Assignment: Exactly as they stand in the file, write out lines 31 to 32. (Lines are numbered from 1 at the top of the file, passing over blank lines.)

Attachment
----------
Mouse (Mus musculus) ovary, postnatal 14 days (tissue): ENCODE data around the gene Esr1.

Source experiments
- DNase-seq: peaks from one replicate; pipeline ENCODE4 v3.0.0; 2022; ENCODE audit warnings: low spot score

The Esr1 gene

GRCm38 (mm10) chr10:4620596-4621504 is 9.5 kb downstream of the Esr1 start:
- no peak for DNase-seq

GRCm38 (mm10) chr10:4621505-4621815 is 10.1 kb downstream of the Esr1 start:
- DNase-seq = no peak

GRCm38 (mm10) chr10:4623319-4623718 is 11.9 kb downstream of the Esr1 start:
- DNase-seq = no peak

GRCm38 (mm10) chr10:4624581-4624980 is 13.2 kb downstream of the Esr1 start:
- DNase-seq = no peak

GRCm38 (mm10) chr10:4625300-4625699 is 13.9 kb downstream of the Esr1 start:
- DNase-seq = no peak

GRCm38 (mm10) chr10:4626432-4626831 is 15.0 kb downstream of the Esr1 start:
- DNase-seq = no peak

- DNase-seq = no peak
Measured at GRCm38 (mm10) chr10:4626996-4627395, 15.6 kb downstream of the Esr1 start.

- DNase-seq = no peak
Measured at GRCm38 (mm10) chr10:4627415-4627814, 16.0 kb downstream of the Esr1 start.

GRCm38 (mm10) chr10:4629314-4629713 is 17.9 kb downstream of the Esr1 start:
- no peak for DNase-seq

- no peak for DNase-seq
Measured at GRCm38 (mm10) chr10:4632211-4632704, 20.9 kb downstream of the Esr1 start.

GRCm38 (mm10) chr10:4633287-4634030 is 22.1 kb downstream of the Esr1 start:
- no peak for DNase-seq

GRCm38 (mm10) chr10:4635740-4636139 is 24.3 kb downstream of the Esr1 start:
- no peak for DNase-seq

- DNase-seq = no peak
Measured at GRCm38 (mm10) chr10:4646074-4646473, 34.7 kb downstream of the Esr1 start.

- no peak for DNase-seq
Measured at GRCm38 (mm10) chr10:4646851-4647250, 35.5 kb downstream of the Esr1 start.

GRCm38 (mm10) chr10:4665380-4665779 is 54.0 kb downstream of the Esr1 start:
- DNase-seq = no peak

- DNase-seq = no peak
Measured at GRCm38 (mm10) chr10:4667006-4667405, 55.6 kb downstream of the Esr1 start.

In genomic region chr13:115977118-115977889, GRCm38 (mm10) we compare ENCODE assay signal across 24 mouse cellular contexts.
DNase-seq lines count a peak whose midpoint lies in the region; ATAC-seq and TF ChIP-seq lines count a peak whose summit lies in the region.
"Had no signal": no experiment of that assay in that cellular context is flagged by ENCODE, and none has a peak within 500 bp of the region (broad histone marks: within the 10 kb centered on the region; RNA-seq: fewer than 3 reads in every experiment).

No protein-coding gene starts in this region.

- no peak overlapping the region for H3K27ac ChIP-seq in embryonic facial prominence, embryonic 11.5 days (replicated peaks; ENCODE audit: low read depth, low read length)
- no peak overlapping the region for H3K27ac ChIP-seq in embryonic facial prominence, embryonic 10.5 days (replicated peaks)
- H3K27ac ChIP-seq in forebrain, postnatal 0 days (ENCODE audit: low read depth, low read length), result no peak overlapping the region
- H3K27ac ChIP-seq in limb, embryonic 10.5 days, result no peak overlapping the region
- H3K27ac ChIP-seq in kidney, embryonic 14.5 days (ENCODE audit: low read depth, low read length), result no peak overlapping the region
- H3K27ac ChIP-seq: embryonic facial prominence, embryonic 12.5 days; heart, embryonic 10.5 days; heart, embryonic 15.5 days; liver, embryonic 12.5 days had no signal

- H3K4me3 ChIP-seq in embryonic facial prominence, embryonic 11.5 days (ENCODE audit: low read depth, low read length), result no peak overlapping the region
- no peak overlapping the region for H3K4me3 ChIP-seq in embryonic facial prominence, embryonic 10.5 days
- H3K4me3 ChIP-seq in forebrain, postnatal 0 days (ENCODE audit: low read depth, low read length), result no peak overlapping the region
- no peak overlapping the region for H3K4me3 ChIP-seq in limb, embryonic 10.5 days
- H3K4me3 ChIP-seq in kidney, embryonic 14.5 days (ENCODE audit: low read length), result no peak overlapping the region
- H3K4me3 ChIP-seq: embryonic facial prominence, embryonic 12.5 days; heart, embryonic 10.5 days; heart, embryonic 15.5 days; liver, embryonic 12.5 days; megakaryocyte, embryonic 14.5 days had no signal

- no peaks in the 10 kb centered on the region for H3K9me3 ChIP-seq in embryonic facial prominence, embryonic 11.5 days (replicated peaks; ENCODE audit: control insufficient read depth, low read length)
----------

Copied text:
- no peak for DNase-seq
Measured at GRCm38 (mm10) chr10:4646851-4647250, 35.5 kb downstream of the Esr1 start.